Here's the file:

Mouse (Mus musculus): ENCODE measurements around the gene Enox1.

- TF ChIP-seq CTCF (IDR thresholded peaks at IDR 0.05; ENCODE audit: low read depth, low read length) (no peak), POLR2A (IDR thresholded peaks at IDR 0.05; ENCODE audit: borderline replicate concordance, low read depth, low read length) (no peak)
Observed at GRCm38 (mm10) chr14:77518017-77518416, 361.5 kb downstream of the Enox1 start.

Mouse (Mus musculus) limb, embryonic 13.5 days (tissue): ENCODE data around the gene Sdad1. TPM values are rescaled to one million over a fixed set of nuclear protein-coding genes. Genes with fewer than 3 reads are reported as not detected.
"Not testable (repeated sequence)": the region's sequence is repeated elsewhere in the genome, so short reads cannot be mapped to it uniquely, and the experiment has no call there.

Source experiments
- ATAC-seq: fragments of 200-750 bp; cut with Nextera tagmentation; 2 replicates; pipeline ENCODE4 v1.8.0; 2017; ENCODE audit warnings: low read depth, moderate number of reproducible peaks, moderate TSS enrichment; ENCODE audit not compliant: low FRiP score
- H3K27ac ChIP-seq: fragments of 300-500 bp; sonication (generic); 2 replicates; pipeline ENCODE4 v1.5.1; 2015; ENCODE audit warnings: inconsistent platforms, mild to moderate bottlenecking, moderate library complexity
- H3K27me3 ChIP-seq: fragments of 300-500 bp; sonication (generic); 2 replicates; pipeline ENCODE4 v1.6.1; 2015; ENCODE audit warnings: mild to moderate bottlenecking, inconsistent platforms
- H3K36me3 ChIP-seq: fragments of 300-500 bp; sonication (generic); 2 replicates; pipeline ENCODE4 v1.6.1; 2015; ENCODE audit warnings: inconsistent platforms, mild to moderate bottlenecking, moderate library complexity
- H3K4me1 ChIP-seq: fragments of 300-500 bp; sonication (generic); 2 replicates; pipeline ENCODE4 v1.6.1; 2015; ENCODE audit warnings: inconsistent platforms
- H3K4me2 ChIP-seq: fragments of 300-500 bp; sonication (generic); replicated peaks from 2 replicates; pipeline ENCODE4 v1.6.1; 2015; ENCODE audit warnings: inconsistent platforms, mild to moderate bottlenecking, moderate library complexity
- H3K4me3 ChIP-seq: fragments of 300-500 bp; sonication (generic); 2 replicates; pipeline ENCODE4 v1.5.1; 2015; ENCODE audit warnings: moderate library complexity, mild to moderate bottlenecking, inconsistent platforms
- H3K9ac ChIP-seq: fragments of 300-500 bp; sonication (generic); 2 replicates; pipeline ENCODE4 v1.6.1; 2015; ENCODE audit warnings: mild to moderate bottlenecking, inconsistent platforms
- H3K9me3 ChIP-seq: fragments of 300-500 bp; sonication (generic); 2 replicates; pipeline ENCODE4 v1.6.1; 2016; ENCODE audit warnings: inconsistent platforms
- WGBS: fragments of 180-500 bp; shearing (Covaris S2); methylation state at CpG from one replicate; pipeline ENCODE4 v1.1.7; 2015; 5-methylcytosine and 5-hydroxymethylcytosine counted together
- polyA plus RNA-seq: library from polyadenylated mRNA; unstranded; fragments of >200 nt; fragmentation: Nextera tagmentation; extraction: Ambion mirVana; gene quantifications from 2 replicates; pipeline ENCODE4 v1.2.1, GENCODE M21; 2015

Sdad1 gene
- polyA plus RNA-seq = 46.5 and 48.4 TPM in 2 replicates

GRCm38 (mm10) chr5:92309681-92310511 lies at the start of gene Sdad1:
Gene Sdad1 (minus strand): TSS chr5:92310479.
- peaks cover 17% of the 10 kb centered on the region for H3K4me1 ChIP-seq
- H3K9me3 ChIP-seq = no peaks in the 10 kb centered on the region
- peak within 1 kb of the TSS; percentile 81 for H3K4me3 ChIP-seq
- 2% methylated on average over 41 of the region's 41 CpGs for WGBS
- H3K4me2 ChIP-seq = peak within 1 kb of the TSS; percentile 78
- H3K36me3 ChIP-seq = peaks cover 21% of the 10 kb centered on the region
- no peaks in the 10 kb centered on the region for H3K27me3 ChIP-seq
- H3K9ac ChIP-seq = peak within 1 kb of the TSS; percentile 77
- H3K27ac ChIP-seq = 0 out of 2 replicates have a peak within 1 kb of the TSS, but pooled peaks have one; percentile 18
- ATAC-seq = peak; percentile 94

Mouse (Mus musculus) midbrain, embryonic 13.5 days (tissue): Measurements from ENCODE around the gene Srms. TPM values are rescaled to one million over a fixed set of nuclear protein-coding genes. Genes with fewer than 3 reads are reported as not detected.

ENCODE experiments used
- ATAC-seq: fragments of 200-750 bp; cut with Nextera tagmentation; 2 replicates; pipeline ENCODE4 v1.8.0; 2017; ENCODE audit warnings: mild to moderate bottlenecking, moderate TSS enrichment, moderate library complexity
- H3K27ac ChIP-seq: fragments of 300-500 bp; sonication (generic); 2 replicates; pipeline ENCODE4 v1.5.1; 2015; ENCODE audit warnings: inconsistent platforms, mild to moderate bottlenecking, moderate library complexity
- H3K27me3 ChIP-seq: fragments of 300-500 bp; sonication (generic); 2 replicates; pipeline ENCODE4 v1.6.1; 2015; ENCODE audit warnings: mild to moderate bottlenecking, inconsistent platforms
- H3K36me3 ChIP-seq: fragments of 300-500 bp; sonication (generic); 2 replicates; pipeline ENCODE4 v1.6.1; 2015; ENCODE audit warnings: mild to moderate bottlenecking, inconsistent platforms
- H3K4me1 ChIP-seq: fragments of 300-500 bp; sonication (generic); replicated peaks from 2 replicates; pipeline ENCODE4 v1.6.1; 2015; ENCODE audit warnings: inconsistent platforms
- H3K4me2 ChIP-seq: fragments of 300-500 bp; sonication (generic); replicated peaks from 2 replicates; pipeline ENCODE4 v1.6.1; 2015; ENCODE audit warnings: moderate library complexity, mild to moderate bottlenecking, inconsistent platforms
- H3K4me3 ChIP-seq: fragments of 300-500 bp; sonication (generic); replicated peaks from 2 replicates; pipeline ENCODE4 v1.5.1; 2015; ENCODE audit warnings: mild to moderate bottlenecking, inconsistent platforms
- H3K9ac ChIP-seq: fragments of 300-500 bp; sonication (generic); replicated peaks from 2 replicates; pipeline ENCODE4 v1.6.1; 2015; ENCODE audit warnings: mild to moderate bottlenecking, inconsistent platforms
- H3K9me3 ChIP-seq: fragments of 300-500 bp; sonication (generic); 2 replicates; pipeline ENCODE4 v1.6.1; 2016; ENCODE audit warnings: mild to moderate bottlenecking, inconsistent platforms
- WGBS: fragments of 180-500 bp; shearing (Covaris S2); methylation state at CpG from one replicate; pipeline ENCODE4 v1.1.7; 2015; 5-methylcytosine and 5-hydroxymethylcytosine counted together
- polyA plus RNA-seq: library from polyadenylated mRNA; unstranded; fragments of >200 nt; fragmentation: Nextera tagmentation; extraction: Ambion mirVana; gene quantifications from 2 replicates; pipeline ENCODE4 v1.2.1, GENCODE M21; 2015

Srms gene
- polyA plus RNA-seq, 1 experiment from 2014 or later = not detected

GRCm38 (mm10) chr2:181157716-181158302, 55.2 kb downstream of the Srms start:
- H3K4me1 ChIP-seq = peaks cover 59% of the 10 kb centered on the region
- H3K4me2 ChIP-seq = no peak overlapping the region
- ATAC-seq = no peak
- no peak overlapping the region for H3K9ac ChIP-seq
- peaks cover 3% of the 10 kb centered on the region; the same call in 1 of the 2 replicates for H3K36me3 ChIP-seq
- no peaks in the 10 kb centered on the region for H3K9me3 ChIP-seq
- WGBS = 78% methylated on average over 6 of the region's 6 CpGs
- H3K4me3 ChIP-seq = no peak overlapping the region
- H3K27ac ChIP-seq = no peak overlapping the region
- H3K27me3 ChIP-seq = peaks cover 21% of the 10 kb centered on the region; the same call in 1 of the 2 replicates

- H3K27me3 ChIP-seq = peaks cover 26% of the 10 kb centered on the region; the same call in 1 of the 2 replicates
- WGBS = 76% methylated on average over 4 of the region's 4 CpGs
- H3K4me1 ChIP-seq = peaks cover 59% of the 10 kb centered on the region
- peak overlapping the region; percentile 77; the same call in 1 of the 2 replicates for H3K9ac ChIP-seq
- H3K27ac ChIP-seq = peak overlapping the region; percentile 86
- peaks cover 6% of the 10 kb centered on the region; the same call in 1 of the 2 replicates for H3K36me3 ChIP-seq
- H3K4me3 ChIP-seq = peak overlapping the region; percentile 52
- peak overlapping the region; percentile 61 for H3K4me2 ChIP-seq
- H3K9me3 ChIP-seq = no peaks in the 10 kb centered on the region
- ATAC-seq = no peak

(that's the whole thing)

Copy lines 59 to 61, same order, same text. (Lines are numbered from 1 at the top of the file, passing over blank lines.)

- WGBS = 76% methylated on average over 4 of the region's 4 CpGs
- H3K4me1 ChIP-seq = peaks cover 59% of the 10 kb centered on the region
- peak overlapping the region; percentile 77; the same call in 1 of the 2 replicates for H3K9ac ChIP-seq